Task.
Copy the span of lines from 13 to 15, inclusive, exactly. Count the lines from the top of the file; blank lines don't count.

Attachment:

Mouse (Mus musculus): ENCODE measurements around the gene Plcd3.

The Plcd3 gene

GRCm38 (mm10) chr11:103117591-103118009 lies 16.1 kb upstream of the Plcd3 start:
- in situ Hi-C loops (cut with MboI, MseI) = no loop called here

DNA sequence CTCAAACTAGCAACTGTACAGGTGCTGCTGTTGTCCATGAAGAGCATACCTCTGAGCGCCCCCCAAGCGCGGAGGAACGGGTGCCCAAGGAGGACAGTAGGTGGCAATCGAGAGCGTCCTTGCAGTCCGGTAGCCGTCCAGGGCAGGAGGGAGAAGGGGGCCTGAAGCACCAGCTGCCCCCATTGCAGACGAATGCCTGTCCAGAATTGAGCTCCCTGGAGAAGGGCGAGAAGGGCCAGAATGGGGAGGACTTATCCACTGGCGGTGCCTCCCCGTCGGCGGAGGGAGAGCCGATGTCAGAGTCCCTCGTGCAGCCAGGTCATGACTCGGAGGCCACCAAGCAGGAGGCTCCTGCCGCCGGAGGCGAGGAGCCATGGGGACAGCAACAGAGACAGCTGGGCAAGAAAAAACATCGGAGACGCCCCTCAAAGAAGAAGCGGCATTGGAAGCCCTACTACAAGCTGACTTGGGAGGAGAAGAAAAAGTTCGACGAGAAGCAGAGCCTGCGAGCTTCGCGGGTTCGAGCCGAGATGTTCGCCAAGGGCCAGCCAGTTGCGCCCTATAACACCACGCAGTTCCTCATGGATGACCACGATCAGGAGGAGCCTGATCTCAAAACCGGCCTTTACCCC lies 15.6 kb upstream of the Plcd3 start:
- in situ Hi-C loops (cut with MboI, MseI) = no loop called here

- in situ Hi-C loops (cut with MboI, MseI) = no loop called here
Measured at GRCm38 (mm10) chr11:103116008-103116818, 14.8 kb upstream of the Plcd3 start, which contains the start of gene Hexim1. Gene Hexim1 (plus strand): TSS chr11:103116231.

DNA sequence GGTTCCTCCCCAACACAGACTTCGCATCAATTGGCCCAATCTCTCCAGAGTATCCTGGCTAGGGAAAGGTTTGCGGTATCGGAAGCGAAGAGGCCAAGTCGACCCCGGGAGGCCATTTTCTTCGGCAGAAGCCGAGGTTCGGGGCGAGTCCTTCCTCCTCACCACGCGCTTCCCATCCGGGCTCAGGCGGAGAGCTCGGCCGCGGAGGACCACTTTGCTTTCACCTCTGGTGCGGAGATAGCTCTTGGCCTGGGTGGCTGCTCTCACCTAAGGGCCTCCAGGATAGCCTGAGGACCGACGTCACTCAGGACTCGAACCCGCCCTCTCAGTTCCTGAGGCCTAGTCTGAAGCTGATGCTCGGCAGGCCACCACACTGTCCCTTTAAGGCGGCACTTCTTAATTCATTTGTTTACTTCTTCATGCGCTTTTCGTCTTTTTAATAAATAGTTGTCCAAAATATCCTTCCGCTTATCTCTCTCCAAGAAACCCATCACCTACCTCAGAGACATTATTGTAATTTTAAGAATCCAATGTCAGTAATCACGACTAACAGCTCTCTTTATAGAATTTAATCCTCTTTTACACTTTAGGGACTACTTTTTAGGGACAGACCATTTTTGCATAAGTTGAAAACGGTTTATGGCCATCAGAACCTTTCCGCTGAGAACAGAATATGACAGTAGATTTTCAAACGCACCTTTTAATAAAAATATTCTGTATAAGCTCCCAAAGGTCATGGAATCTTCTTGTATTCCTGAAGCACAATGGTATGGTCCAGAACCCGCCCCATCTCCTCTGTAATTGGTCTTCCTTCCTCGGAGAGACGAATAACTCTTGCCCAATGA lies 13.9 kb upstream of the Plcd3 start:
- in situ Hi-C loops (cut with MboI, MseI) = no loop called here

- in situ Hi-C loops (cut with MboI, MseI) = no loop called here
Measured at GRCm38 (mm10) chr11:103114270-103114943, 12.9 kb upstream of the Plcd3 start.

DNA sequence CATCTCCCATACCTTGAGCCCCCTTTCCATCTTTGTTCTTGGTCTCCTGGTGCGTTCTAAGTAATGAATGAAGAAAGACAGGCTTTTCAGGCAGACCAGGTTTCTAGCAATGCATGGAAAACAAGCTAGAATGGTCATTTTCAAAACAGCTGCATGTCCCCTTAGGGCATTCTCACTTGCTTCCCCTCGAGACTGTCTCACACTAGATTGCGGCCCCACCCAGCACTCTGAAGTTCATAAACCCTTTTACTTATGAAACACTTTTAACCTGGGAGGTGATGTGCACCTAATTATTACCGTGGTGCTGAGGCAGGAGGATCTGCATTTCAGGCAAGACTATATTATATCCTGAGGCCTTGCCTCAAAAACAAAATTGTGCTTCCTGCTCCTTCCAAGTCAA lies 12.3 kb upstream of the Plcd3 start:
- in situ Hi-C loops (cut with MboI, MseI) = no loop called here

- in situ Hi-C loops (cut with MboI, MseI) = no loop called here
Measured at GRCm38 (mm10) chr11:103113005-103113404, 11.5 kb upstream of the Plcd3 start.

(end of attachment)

DNA sequence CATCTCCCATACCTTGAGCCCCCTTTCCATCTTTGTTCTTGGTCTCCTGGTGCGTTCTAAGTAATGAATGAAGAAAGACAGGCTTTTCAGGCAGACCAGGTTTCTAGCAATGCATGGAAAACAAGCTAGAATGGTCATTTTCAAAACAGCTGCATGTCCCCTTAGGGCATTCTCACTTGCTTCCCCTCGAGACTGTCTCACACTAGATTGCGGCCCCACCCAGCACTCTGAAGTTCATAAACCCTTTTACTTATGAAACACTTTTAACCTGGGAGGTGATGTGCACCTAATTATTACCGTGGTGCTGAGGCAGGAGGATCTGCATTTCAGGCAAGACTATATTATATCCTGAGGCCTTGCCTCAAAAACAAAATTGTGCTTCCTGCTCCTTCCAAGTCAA lies 12.3 kb upstream of the Plcd3 start:
- in situ Hi-C loops (cut with MboI, MseI) = no loop called here

- in situ Hi-C loops (cut with MboI, MseI) = no loop called here